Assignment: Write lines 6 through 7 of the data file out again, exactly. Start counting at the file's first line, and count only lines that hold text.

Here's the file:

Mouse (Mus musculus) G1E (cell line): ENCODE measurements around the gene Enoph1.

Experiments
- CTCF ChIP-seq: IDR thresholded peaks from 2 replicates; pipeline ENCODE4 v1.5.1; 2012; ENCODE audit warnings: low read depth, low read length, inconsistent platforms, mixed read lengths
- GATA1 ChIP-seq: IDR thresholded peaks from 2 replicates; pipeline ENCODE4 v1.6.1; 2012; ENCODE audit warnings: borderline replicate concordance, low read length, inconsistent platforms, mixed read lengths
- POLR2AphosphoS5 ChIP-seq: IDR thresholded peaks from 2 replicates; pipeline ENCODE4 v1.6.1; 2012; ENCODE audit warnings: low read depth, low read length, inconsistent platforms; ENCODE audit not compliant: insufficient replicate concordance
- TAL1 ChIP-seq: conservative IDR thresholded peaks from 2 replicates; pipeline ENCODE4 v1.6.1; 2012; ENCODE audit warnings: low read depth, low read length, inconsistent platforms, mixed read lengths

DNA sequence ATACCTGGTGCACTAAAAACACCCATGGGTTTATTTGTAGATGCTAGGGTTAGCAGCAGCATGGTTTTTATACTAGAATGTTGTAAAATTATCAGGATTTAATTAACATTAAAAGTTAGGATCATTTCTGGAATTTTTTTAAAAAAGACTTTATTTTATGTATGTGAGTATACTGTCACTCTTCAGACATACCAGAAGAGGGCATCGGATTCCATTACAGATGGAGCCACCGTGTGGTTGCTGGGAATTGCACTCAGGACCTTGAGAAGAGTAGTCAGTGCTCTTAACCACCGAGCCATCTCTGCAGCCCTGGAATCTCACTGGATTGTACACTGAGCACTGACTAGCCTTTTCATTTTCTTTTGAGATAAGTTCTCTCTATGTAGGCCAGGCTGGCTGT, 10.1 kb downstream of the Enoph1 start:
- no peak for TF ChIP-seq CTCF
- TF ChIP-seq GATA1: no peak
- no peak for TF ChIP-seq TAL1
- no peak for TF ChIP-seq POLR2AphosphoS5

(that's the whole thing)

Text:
- TAL1 ChIP-seq: conservative IDR thresholded peaks from 2 replicates; pipeline ENCODE4 v1.6.1; 2012; ENCODE audit warnings: low read depth, low read length, inconsistent platforms, mixed read lengths

DNA sequence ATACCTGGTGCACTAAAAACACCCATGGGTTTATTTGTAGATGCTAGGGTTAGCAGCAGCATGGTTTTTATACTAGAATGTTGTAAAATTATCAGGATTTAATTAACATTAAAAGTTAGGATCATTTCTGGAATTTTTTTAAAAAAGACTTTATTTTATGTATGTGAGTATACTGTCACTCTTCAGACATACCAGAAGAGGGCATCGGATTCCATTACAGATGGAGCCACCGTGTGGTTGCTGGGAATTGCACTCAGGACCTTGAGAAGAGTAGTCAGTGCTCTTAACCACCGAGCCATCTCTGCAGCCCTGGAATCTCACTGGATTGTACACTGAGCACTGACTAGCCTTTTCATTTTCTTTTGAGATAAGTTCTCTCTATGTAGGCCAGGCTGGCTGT, 10.1 kb downstream of the Enoph1 start: